The Resistor JelTone, A Partially Edible Toy Piano

Astrida Valigorsky, Ranjit Bhatnagar, Mimi Hui, and Catarina Mota of Brooklyn-based hacker collective, NYC Resistor, formed a partially-edible working toy piano titled The Resistor JelTone. It uses (mainly) gelatin cubes and was created as an entry in the 2011 Jell-O Mold Competition where it tied for first place in the creativity division. Instructions have been posted on Thingiverse on how to create this quirky food piano at home.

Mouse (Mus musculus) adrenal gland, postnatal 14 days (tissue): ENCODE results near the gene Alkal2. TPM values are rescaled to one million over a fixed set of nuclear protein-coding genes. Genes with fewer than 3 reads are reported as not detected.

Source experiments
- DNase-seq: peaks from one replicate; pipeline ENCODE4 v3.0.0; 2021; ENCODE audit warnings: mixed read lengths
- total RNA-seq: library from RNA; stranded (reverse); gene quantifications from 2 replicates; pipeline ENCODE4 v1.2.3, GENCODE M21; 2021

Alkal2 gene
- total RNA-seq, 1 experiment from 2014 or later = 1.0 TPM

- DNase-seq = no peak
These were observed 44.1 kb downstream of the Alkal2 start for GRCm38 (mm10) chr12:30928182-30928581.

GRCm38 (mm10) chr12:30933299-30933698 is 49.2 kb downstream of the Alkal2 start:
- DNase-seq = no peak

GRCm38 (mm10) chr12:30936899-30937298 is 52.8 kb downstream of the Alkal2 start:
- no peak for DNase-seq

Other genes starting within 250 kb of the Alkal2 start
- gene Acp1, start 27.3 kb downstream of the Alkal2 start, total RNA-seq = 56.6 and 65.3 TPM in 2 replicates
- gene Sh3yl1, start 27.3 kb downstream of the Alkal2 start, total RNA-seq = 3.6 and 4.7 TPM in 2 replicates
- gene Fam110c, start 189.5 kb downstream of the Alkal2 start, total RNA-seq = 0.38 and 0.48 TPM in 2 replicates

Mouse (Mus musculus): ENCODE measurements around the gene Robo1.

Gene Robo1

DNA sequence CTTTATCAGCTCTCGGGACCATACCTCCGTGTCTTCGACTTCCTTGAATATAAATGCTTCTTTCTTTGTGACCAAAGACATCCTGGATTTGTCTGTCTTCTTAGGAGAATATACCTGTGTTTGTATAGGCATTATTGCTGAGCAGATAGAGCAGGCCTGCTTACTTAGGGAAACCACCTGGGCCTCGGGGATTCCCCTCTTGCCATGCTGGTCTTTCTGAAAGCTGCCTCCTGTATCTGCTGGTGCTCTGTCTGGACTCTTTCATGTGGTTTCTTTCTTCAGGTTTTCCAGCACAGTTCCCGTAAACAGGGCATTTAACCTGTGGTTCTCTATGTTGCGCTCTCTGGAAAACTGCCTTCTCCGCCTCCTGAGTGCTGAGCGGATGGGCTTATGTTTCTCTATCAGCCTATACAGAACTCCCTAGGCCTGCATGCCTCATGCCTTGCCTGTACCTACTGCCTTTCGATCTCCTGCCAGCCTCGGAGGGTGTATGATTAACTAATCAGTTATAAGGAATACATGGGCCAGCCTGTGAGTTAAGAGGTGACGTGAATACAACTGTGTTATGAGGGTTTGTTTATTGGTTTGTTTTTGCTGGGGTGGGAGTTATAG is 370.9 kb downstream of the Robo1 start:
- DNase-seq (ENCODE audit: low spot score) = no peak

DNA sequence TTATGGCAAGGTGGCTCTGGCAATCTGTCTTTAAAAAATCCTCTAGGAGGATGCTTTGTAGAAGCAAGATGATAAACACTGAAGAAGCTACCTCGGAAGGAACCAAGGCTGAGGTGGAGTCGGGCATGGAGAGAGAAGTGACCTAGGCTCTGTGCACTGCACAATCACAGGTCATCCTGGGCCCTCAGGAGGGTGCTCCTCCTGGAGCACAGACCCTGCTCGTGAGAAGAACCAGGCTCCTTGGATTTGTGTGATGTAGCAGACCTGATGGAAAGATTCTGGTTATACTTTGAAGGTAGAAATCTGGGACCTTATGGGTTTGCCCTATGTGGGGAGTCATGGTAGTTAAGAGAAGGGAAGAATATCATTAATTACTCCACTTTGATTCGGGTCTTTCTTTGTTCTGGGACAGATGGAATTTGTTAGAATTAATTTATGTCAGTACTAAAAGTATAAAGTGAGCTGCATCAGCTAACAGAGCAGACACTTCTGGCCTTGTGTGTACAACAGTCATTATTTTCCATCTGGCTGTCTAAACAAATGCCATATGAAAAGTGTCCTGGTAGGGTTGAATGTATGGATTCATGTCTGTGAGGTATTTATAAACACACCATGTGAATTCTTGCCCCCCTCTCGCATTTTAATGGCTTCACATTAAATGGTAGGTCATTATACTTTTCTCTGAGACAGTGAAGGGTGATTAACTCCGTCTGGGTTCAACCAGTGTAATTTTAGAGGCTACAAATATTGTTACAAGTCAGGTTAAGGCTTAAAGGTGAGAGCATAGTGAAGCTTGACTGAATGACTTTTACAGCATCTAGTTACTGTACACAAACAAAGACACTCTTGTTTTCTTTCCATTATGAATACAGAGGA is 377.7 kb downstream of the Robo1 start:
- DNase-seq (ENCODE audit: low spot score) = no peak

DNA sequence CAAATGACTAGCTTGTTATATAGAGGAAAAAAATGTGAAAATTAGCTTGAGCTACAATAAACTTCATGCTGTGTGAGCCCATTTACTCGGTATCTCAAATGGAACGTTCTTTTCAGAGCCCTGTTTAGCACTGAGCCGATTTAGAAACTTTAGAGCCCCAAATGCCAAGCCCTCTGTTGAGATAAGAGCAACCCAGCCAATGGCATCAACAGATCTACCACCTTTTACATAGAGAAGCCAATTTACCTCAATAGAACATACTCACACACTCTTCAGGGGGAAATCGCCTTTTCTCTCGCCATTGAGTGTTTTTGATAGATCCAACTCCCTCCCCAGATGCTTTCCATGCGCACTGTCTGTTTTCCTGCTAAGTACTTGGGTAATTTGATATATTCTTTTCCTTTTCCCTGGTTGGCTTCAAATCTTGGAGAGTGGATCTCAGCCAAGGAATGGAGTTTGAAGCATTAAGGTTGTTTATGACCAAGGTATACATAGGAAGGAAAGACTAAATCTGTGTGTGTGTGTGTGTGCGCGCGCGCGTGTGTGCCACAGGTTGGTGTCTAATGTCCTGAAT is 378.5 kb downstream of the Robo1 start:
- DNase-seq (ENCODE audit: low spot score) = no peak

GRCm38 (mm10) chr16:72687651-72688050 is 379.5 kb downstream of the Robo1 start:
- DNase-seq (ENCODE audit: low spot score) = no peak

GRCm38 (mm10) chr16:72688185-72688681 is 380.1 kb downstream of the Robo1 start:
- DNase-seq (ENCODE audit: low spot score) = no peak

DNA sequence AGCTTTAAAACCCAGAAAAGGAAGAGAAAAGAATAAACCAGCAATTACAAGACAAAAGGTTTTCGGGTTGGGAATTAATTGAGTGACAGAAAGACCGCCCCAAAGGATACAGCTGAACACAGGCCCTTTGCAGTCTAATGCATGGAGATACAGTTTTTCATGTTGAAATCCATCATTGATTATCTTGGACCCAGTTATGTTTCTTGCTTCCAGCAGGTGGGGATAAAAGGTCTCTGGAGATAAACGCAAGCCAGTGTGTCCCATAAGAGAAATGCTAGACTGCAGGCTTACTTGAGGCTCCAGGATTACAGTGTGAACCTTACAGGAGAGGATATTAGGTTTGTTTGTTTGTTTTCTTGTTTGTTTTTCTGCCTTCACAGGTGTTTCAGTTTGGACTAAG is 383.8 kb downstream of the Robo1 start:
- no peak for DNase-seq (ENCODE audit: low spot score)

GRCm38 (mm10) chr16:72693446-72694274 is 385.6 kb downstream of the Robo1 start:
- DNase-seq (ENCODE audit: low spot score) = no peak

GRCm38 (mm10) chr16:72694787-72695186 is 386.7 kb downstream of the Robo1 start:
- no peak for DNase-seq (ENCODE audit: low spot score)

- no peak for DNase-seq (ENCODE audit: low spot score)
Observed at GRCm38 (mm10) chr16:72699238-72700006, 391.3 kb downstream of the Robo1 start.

The same weekend, after the gelatin melted, a fruit version of the instrument was created for the Handmade Lounge at the 2011 Solid Sound Music Festival.

As part of our experiments we realized that jello and fruit, which contain a lot of water, are conductive. Embedded in each jello/fruit key is a sterling silver pin (food safe) connected to a microcontroller underneath the piano’s base. Below the piano’s case is another sterling silver pin. With this setup, the JelTone can either be played with a metal utensil connected to the microcontroller, gloves enhanced with conductive thread, or bare hands by touching both a key and the piano’s case.